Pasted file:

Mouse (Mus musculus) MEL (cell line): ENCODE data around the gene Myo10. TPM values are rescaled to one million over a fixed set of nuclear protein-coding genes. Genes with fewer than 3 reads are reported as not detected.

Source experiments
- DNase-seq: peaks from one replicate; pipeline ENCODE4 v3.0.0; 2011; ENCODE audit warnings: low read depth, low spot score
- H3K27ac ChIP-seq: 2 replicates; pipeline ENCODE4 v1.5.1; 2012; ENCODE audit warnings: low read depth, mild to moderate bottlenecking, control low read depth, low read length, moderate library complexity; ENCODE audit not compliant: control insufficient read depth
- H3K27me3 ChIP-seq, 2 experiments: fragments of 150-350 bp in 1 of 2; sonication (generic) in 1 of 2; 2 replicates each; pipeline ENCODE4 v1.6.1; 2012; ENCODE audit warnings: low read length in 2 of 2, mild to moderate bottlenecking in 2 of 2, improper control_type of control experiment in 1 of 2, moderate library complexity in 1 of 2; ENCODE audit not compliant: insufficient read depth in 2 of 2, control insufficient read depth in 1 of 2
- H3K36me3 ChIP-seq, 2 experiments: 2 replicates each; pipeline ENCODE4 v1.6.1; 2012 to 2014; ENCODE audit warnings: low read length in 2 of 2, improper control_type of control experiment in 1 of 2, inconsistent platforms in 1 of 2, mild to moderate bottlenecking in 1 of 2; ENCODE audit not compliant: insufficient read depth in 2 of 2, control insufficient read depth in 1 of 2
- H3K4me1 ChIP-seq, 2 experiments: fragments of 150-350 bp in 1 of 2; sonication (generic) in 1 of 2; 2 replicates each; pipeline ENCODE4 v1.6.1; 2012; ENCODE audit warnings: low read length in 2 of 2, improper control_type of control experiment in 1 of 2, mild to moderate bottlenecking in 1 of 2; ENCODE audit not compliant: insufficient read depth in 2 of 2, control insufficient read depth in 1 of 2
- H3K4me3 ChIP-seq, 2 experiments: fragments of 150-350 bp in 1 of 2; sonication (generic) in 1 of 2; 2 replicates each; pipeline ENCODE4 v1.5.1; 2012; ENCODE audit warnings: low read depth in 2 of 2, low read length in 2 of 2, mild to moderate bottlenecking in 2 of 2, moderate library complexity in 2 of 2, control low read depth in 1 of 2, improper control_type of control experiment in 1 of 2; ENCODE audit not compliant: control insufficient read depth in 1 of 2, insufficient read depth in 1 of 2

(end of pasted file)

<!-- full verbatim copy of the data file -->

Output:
Mouse (Mus musculus) MEL (cell line): ENCODE data around the gene Myo10. TPM values are rescaled to one million over a fixed set of nuclear protein-coding genes. Genes with fewer than 3 reads are reported as not detected.

Source experiments
- DNase-seq: peaks from one replicate; pipeline ENCODE4 v3.0.0; 2011; ENCODE audit warnings: low read depth, low spot score
- H3K27ac ChIP-seq: 2 replicates; pipeline ENCODE4 v1.5.1; 2012; ENCODE audit warnings: low read depth, mild to moderate bottlenecking, control low read depth, low read length, moderate library complexity; ENCODE audit not compliant: control insufficient read depth
- H3K27me3 ChIP-seq, 2 experiments: fragments of 150-350 bp in 1 of 2; sonication (generic) in 1 of 2; 2 replicates each; pipeline ENCODE4 v1.6.1; 2012; ENCODE audit warnings: low read length in 2 of 2, mild to moderate bottlenecking in 2 of 2, improper control_type of control experiment in 1 of 2, moderate library complexity in 1 of 2; ENCODE audit not compliant: insufficient read depth in 2 of 2, control insufficient read depth in 1 of 2
- H3K36me3 ChIP-seq, 2 experiments: 2 replicates each; pipeline ENCODE4 v1.6.1; 2012 to 2014; ENCODE audit warnings: low read length in 2 of 2, improper control_type of control experiment in 1 of 2, inconsistent platforms in 1 of 2, mild to moderate bottlenecking in 1 of 2; ENCODE audit not compliant: insufficient read depth in 2 of 2, control insufficient read depth in 1 of 2
- H3K4me1 ChIP-seq, 2 experiments: fragments of 150-350 bp in 1 of 2; sonication (generic) in 1 of 2; 2 replicates each; pipeline ENCODE4 v1.6.1; 2012; ENCODE audit warnings: low read length in 2 of 2, improper control_type of control experiment in 1 of 2, mild to moderate bottlenecking in 1 of 2; ENCODE audit not compliant: insufficient read depth in 2 of 2, control insufficient read depth in 1 of 2
- H3K4me3 ChIP-seq, 2 experiments: fragments of 150-350 bp in 1 of 2; sonication (generic) in 1 of 2; 2 replicates each; pipeline ENCODE4 v1.5.1; 2012; ENCODE audit warnings: low read depth in 2 of 2, low read length in 2 of 2, mild to moderate bottlenecking in 2 of 2, moderate library complexity in 2 of 2, control low read depth in 1 of 2, improper control_type of control experiment in 1 of 2; ENCODE audit not compliant: control insufficient read depth in 1 of 2, insufficient read depth in 1 of 2